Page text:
Apr 29, 201401:17 PMPoint of View
The METROPOLIS Blog
Five Architectural Highlights from the Pathé Newsreel Archive
Newsreel archives are a goldmine for design buffs—and when you have an archive of the size and scope of British Pathé's, there's hours of compulsive watching in store. The famous film and production company recently put up 85,000 of their videos on Youtube, in high definition, for free viewing.
The Parisian Pathé Brothers pretty much invented the newsreel format at the turn of the century, and established their London base in 1902. From 1910 to 1970 they produced thousands of films on events and trends around the world, including, of course, subjects of significance for architecture and design. It's an unparalleled opportunity to see some great classics in their context—with people using them, reacting to them, commenting on them.
Some videos, like a round-up of skyscraper-inspired hats from the 1930s, might not stand the test of time, but others, like a tour of Le Corbusier's Couvent de la Tourette, are priceless. The latter video seems even more precious because it is marked "unused material"—footage that Pathé shot, but never edited into one of their newsreels—meaning that very few people have had a chance to see it before you do now, on your screen.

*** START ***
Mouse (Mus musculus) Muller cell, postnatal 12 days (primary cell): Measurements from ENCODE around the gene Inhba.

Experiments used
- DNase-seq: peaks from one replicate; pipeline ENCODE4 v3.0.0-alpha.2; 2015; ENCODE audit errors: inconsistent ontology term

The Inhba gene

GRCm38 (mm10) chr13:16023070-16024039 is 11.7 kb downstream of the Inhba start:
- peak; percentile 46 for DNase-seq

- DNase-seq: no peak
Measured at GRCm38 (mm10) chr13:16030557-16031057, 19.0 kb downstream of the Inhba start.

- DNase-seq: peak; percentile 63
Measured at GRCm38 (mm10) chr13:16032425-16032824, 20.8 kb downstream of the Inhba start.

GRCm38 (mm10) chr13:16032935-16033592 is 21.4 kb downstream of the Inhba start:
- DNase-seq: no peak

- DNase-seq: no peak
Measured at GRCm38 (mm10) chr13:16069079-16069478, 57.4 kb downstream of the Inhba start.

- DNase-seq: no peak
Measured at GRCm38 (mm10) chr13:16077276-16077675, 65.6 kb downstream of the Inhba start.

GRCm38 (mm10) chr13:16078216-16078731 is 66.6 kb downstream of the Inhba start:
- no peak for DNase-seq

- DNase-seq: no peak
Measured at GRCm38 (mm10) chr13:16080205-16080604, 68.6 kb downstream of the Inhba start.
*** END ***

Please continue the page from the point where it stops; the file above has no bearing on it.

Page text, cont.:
Here are a few outstanding videos to get you started on your newsreel binge:
Empire State Building under construction, 1930
Workers perform bone-chilling balancing acts on girders and beams as they put up the world's tallest building at the time. Not recommended if you have vertigo.
Frank Lloyd Wright's Johnson Wax Building, 1939
From the golf-tee pillars to the bespoke furniture, there are so many pause-worthy moments in this video of the national landmark in Racine, Wisconsin.
Le Corbusier's Couvent de la Tourette, 1961
The lack of an audio track is oddly fitting for this video of the monks at La Tourette living and working in their striking new monastery.
Dream House at the New York World's Fair, 1964
There are a number of videos in the archive on the World's Fair, but this is the most charming by far—a look at the interiors of the World's Fair House, which was later replicated in more than 150 cities around the U.S.
Expo '67 under construction, 1967
Plenty of videos on youtube document the Expo in Montreal, but this one is great for its behind-the-scenes look at the iconic structures under construction, including the giant geodesic dome that housed the U.S. Pavilion.